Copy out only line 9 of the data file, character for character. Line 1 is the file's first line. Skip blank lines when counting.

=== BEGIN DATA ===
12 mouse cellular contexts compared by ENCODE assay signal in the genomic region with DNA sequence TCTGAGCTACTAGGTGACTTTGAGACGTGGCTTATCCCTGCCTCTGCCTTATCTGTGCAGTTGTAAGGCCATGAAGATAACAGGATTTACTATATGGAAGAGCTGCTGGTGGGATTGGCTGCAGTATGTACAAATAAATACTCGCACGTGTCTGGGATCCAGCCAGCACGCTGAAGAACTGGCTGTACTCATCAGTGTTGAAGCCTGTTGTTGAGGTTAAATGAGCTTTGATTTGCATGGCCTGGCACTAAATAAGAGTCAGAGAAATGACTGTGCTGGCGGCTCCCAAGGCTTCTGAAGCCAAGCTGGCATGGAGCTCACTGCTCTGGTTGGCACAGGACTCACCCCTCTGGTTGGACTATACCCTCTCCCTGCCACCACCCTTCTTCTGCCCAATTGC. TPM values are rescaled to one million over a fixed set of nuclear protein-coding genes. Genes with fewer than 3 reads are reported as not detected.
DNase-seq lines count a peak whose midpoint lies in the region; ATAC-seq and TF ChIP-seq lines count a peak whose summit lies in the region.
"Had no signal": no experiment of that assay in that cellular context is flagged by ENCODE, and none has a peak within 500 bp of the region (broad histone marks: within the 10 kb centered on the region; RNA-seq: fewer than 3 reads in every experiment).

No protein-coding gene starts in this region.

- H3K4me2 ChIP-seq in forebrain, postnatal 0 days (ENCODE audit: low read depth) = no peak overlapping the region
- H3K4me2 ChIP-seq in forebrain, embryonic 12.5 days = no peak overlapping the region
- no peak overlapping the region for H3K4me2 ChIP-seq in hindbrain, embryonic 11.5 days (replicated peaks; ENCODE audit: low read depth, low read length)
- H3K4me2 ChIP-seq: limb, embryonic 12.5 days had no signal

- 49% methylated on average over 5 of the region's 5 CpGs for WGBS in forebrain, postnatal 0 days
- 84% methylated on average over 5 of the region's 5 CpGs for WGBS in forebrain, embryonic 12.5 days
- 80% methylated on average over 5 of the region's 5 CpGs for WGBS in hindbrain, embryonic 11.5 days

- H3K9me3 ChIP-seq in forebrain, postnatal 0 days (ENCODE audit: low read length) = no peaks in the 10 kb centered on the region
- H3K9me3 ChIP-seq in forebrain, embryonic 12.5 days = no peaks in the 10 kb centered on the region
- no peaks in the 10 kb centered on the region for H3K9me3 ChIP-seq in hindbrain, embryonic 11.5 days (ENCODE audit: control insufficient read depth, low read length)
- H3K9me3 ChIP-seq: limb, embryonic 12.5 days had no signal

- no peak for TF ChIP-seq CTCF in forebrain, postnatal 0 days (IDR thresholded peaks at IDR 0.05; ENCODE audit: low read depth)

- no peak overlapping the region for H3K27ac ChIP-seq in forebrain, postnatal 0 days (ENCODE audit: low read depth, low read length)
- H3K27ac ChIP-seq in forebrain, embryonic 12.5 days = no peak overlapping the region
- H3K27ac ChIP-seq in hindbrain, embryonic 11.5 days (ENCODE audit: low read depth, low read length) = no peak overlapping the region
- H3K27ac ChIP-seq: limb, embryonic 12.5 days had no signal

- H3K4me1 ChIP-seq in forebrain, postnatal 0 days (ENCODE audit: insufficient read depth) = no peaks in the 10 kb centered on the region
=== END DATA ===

- 49% methylated on average over 5 of the region's 5 CpGs for WGBS in forebrain, postnatal 0 days